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Focus on: Manchester

Focus on: Manchester in Manchester, such as the Salford Quays, has helped create the city’s top business status

Manchester – known affectionately as the Warehouse City – is a fast-growing metropolis that has undergone extended regeneration over recent decades, to successfully become one of the best locations in the UK to run a business.

Manchester is a creative and modern city with roots in industry that have been established over hundreds of years, and is said to be the largest and fastest growing centre for financial, professional and legal services outside of London.

Fuelling the successful hub for commerce is the internationally renowned educational strength of the city. The University of Manchester is the largest single site university in the UK, and one of the largest in Europe. Part of the same institution is the Manchester Business School – the MBA programme of which is currently ranked fifth in the world by the respected business title Forbes.

The Manchester Business School (MBS) itself has been ranked the 7th best business school for career progress in 2009 by the Financial Times. The school offered the UK’s first MBA course in 1965, and current statistics show that 95% of students who have graduated from Manchester Business School with an MBA found employment within three months of graduation. Furthermore, last year’s MBA graduates obtained an average starting salary of ┬ú64,927.

Where employment in the North-West is concerned, Manchester Business School is well-placed to action change in the city’s job-seeking sector.

Between May 2008 and 2009 the number of people in Greater Manchester claiming Job Seekers Allowance increased by 80.7%. To tackle this rising problem, a joint venture between Manchester Business School, the University of Manchester and Corridor Manchester obtained £500,000 of funding from the Economic Challenge Investment Fund.

Dr Michael Hartmann, chief external officer at Manchester Business School, is part of the team aiming to boost employment in the North-West and improve the skill-set of the region’s workforce. He says:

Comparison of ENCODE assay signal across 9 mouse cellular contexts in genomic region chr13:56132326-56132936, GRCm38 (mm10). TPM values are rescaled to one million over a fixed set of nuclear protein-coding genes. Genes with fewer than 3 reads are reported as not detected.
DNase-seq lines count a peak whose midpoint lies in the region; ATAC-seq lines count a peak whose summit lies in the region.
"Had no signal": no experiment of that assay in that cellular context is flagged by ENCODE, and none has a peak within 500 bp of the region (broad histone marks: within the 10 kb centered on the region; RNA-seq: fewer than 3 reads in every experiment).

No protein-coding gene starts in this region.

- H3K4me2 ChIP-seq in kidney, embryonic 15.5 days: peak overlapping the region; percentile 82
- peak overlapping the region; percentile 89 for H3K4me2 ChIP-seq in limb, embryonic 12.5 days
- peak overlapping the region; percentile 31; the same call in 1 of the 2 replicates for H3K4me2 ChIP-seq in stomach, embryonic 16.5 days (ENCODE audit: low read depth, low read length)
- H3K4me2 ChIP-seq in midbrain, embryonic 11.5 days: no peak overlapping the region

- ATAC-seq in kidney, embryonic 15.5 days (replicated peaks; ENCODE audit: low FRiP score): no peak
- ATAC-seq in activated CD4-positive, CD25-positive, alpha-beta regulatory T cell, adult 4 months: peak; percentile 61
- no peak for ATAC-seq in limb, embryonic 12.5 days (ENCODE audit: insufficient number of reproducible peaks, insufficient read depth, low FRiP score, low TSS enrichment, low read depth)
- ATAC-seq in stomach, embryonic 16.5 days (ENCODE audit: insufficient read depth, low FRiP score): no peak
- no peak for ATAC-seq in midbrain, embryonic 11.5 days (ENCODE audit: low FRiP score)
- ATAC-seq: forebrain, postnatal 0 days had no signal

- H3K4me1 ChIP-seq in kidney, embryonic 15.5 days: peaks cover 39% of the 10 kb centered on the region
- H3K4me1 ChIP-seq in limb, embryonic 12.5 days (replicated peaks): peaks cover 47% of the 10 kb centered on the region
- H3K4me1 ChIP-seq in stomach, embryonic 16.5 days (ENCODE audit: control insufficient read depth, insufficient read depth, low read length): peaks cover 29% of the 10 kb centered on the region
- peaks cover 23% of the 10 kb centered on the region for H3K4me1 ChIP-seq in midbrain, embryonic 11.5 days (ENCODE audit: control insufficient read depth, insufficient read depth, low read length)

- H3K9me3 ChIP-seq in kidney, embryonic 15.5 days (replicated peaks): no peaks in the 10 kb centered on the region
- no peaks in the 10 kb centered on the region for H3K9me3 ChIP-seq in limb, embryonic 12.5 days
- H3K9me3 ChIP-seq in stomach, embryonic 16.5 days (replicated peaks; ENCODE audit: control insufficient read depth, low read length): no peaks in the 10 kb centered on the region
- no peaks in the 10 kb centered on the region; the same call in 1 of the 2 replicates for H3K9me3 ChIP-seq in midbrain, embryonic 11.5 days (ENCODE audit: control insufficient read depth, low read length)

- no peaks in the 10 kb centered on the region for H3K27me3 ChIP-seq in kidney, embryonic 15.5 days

“The funding will support five programmes that will give those looking to re-train, up-skill, secure a new job, establish a portfolio career – or even start their own business – the opportunity to boost their careers. North West businesses will also benefit from access to a pool of highly skilled employees.”

Ongoing plans are also in place to improve and maintain excellence within the city. Aided by the Commonwealth Games, as part of a massive regeneration plan Manchester is now benefitting from recent developments which have converted many old cotton mills into modern, functional offices, commercial spaces, and apartments. Parts of the city dating from the 1960s have also been redeveloped and modernised to make way for commercial and leisure activity.

Ranked by Cushman & Wakefield as the second-best city to do business in 2007 and 2008, Manchester’s thriving business community occupies office space all over the city. Figures from for the first two quarters of 2009 show that Manchester has experienced slightly lower office space enquiries than the same period last year. However, the drop is compensated by a strong performance in office lettings. The majority of 2009’s second quarter produced a higher number of lettings than the year before, which suggests that instead of a slow-down in the market, more serious enquiries are being generated which is leading to an increased number of lettings for 2009.

According to Drivers Jonas, key locations of office space transactions that have taken place in Manchester this year include the Spinningfields region, Piccadilly Place, The Exchange, and The Hive – a joint venture between Manchester City Council and Argent in the Northern Quarter. In addition, Salford’s MediaCityUK continues to draw interest from prospective media and digital companies, and has already attracted departments from the BBC, among other companies.

Where investment is concerned, Manchester is well-placed to attract investors from the UK as well as internationally. In fact, in the current economy, the weak pound is contributing to a surge in foreign investment for UK cities, which places many in a positive position for emergence from the recession.

According to a report by UK Invest featuring Simon Allport of Ernst & Young:

“International investors, particularly those in the finance and business services industries that already have operations in London, are increasingly considering secondary locations outside the capital, which is good news for the region.”

Further aiding the potential for international investment are huge expansion plans for Manchester Airport. According to a report by UK Trade & Investment, a recent MIPIM summit declared that airport bosses are looking to expand the amount of flights from Manchester, to incorporate more routes to the US and the Far East. The report states that this would be “vital to the region’s economic success”, adding that “Inward investment is directly linked to long-haul air routes.”

Among the cities being targeted are Los Angeles, Boston and Miami in the US, along with Hong Kong and Kuala Lumpur. Plans to build a new Airport City have also been put forward, which would include retail, leisure, conference and commercial space.

If you’re interested in office space in Manchester, start searching on to find and compare offices, or contact one of our office specialists direct for free expert advice.

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Author: | August 21, 2009 | 0 Comments

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